JOHNSON: Well, you can. Countries can be —
COWEN: But we don’t very much.
JOHNSON: Well, certain countries don’t get excluded, countries that have, let’s say, some geopolitical significance and a good enough relationship with the G7. Sure, maybe there should be a special recovery arm of something, but it’s very hard to create these new institutions. We haven’t really done it or done it well since 1944. So, there isn’t that much other than the IMF. I agree, Tyler, it’s extremely awkward and not clear that it’s good for the people of Pakistan to continue on this sort of trajectory.
COWEN: Here’s a reader question, and I’m quoting: “Ask him if Indonesia’s money-financed fiscal program in which their central bank monetized national debt has worked. The nation’s currency has modestly appreciated. The program seemed to get them through the pandemic without ill effects.” Opinion?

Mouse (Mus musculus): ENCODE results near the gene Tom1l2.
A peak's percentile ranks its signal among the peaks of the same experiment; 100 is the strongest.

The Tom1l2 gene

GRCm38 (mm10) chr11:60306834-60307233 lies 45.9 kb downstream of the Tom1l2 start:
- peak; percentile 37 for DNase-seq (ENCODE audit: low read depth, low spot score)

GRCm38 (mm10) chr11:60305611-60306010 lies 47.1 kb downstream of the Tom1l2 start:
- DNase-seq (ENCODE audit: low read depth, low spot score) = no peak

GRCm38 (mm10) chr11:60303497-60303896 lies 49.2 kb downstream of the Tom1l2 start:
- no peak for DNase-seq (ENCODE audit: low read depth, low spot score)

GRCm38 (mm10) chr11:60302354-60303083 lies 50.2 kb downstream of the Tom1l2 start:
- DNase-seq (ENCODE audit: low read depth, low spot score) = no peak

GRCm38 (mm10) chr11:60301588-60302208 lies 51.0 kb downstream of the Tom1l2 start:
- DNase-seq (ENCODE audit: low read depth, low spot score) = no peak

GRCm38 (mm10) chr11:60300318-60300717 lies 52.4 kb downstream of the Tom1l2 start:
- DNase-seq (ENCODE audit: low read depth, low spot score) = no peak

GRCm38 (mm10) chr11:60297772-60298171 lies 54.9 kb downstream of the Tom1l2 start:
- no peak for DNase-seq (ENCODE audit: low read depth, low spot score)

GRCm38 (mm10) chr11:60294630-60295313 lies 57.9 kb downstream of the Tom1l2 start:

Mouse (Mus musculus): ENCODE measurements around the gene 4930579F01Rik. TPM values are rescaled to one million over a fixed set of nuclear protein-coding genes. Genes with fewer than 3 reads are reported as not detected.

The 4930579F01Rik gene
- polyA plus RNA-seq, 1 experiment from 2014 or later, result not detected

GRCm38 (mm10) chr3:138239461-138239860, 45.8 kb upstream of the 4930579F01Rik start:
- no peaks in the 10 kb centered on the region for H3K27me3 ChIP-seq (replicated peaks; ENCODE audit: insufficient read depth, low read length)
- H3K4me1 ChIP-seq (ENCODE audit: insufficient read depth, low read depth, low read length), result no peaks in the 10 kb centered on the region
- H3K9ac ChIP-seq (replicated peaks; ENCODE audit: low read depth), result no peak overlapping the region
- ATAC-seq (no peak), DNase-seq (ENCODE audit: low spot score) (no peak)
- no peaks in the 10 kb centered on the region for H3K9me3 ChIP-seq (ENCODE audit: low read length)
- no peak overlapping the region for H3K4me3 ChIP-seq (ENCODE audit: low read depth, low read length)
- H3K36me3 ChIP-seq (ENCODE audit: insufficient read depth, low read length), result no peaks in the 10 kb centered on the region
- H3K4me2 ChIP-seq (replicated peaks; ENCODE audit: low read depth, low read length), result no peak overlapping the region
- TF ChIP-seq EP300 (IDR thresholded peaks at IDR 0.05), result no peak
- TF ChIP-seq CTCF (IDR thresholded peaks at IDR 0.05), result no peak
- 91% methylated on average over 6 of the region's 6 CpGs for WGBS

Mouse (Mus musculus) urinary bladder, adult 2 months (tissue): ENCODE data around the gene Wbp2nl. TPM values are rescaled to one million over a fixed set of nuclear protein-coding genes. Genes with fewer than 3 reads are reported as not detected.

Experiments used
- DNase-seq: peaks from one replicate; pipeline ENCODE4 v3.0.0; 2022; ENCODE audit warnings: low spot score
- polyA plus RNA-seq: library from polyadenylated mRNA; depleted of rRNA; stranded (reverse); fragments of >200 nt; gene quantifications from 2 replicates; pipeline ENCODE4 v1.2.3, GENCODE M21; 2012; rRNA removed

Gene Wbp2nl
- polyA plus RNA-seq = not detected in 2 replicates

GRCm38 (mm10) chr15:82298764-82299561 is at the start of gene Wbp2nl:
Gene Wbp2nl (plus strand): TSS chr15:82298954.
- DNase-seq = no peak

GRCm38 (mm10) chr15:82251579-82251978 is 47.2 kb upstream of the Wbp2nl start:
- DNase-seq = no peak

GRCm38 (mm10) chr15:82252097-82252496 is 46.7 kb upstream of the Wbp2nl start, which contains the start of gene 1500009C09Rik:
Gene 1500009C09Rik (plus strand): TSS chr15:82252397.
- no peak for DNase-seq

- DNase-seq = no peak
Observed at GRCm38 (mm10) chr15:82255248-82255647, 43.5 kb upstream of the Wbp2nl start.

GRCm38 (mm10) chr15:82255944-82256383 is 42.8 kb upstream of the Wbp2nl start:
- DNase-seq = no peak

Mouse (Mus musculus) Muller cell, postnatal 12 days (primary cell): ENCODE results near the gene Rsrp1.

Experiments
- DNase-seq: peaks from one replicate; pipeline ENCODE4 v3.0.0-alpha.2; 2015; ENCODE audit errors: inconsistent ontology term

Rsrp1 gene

JOHNSON: Well, I’m not an expert on Indonesia, but I do think they’ve come a long way in the past 20 years in terms of responsible macro management. Of course, if you have a good reputation for keeping your budget under control . . . The joke of the IMF and elsewhere is that IMF stands for It’s Mostly Fiscal. If you’re credible on the fiscal side, I think you do create space, Tyler, for extraordinary operations at a time of crisis. COVID was a time of crisis, a pretty severe crisis in some places.
Let’s hope that the Indonesians can keep that going. I think you’ve got to be very careful when it comes to money-financed deficits anywhere, and use those kinds of measures only when there’s no alternative.
COWEN: Okay. Now turning to your new book with Daron Acemoglu, Power and Progress. Could you please summarize that book for us as a high-quality GPT-4 program might? That’s my prompt.